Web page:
Bernal did well to limit his losses to 20 seconds in the opening TT last weekend, but an 8km prologue is no 30km test on tired legs, as the peloton faces in Milano.
How much of a buffer will Bernal need ahead of the Giro’s final test? As big as he can get – and he looks ready to fight for it.
Taut battle for podium between pack of dark horses
Aleksandr Vlasov (+21), Giulio Ciccone (+36), Hugh Carthy (+44), Damiano Caruso (+45), Dan Martin (+51), Simon Yates: (+55)
There’s a sextet sitting close behind Evenepoel that has yet to make an impact on the Giro but has the potential to totally reconfigure the race.
Aleksandr Vlasov and Hugh Carthy have kept their heads down and their powder dry, following all the right moves and yet to falter.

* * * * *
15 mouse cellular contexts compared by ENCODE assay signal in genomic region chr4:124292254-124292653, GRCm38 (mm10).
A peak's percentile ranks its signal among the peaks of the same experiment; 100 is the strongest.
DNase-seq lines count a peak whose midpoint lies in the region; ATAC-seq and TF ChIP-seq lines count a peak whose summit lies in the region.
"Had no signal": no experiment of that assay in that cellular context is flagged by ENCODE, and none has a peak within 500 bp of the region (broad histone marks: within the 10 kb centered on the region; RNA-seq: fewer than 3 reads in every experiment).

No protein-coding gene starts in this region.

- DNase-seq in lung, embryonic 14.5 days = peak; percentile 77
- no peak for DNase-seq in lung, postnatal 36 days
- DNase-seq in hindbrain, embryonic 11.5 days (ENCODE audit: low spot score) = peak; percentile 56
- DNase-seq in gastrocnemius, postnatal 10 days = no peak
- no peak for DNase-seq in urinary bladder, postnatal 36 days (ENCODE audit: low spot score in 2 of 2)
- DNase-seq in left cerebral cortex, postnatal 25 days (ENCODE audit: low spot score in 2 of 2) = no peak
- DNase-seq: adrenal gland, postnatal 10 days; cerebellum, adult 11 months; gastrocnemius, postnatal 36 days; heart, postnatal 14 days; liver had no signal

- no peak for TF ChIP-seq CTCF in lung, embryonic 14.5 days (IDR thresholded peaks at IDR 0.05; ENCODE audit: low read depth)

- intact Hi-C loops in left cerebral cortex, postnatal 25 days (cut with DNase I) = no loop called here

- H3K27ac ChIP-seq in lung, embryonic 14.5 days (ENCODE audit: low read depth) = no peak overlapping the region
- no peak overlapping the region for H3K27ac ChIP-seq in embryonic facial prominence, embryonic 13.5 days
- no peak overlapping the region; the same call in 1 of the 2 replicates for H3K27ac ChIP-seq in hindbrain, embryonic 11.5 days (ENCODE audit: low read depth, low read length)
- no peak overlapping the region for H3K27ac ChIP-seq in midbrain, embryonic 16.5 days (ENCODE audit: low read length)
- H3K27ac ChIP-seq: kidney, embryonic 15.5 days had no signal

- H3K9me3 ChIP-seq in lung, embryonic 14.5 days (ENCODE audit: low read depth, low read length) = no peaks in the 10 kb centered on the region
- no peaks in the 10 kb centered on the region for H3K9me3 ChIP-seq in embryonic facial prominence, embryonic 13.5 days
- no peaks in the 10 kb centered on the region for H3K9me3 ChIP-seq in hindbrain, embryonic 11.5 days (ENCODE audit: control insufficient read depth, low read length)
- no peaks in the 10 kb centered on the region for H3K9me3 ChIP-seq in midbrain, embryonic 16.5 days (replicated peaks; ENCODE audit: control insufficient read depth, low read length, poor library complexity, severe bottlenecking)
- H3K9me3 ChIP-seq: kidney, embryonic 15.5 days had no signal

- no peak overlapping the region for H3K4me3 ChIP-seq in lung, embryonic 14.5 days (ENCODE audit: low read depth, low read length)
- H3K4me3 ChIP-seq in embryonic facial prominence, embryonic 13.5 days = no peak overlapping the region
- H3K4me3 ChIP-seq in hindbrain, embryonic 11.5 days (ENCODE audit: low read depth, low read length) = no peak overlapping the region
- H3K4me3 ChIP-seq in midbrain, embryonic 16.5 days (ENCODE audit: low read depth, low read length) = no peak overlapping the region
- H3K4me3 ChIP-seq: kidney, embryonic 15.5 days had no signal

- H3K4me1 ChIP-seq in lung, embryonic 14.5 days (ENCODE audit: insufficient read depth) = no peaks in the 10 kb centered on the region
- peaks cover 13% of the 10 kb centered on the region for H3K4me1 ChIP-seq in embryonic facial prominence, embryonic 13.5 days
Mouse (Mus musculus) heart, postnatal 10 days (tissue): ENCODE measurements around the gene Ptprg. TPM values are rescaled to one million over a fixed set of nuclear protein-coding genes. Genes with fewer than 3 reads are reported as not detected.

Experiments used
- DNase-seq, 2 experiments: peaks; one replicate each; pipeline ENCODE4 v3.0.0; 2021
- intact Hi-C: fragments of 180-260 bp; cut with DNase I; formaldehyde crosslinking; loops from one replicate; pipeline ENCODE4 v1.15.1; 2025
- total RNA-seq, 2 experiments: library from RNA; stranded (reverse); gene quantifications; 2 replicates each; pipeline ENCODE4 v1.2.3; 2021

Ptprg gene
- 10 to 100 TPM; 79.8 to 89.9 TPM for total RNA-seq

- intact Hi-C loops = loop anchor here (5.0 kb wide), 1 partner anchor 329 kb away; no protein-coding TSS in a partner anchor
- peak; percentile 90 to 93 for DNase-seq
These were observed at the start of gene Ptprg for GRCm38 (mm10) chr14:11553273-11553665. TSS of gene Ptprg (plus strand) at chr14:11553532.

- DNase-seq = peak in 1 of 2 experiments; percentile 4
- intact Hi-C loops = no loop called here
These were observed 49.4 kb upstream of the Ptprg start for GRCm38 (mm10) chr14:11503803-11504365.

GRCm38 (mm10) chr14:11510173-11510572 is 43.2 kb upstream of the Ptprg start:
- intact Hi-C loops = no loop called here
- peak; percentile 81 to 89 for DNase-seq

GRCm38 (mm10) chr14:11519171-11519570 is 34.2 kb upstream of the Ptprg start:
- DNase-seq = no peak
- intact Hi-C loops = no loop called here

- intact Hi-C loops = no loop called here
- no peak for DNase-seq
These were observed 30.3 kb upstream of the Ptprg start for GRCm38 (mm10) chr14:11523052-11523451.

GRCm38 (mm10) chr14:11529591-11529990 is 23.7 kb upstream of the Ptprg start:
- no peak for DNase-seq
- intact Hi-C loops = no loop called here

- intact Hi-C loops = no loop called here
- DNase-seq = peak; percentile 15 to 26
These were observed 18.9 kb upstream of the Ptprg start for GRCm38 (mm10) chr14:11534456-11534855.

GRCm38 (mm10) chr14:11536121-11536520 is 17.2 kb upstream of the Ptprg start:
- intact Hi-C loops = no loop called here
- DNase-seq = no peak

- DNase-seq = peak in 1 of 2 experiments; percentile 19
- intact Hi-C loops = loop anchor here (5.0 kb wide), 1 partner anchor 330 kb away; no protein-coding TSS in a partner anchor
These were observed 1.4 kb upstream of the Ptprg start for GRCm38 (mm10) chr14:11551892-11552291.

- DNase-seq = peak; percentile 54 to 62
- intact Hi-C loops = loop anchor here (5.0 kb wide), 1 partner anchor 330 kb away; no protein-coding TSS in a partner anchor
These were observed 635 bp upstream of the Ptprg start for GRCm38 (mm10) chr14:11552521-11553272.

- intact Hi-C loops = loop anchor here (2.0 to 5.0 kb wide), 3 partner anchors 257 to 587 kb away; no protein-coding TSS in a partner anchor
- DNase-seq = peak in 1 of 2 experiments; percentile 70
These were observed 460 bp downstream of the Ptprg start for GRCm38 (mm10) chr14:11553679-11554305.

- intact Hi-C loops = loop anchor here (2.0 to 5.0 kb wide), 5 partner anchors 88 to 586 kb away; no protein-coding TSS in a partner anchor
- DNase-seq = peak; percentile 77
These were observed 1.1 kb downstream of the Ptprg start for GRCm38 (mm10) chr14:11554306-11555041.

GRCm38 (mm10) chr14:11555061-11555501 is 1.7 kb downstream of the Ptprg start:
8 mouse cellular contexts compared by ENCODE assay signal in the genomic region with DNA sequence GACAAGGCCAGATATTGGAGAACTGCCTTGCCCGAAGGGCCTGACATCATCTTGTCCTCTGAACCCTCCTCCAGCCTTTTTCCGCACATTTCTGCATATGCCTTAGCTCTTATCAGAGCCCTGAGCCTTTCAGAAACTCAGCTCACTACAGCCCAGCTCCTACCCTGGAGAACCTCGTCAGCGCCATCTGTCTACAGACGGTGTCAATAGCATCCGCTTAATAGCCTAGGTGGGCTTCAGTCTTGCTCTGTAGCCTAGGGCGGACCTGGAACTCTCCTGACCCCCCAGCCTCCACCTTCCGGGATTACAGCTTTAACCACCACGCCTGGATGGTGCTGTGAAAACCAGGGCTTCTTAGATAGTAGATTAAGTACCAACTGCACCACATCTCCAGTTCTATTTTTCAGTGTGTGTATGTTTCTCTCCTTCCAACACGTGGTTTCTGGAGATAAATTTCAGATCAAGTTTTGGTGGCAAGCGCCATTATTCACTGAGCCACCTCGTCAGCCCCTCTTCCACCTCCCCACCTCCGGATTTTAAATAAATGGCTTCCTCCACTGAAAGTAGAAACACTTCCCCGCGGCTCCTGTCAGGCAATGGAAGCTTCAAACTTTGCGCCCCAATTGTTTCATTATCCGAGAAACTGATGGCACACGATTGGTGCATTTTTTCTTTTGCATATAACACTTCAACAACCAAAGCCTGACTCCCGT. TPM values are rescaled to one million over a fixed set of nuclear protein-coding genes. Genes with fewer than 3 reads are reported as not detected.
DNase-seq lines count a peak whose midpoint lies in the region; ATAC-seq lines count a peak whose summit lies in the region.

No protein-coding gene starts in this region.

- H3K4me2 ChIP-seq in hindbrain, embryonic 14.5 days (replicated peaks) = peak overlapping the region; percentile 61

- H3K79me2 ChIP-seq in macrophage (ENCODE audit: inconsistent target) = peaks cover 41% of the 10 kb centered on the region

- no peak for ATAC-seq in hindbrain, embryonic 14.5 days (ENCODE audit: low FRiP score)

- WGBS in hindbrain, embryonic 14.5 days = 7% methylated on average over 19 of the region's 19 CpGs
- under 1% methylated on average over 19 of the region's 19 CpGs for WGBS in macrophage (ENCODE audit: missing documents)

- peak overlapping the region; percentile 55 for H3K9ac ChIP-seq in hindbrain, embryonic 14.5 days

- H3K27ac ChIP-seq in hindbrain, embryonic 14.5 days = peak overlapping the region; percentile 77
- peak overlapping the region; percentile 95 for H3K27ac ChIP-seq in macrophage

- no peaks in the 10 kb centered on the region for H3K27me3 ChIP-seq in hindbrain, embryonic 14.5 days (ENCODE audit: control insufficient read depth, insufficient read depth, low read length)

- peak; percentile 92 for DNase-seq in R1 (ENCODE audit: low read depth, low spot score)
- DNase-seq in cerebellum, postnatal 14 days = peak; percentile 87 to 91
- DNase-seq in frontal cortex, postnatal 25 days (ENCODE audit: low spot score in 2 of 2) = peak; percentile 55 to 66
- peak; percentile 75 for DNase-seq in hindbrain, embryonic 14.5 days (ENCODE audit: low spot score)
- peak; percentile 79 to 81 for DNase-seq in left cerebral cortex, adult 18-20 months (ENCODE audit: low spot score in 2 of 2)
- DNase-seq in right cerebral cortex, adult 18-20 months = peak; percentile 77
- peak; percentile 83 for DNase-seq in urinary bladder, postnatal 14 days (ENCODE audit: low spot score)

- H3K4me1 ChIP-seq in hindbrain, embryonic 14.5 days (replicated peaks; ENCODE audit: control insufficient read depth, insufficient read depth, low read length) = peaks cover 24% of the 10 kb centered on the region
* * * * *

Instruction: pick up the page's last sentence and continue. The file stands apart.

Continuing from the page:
Dan Martin is clawing back his early losses and has rockets in his heels when the road turns upward. Damiano Caruso hasn’t been fazed by the loss of his captain Mikel Landa and Bahrain-Victorious isn’t willing to buckle. And Giulio Ciccone – the man nobody was talking about before the Giro – could have the legs to unlock the race.
At just 36 seconds down and in fifth overall, Ciccone is the disruptor that could throw dynamite into the GC. Ciccone started as wingman to his veteran teammate Vincenzo Nibali, but with “The Shark” swimming upstream after a troublesome start to the race, it’s the young apprentice that’s taken leadership.
“I came to the Giro with other objectives in mind, not the GC, so I attacked a lot in the first week,” Ciccone told RAI last night.
“Then I understood that I was going quite well and that I had good condition, so in the last few days I’ve raced a bit differently, looking to saving myself a bit … things have changed for me in the last few days.”